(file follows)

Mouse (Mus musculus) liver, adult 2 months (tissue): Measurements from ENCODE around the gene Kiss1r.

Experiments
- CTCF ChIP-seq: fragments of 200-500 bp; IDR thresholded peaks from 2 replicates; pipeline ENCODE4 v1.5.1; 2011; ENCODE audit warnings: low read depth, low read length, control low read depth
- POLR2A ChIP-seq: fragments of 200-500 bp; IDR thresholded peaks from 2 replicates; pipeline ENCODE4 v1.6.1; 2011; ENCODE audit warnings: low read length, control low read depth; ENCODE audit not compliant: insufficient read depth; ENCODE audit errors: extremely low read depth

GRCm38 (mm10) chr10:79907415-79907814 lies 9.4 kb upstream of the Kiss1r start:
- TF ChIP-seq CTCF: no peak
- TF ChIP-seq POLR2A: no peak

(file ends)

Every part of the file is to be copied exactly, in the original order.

Mouse (Mus musculus) liver, adult 2 months (tissue): Measurements from ENCODE around the gene Kiss1r.

Experiments
- CTCF ChIP-seq: fragments of 200-500 bp; IDR thresholded peaks from 2 replicates; pipeline ENCODE4 v1.5.1; 2011; ENCODE audit warnings: low read depth, low read length, control low read depth
- POLR2A ChIP-seq: fragments of 200-500 bp; IDR thresholded peaks from 2 replicates; pipeline ENCODE4 v1.6.1; 2011; ENCODE audit warnings: low read length, control low read depth; ENCODE audit not compliant: insufficient read depth; ENCODE audit errors: extremely low read depth

GRCm38 (mm10) chr10:79907415-79907814 lies 9.4 kb upstream of the Kiss1r start:
- TF ChIP-seq CTCF: no peak
- TF ChIP-seq POLR2A: no peak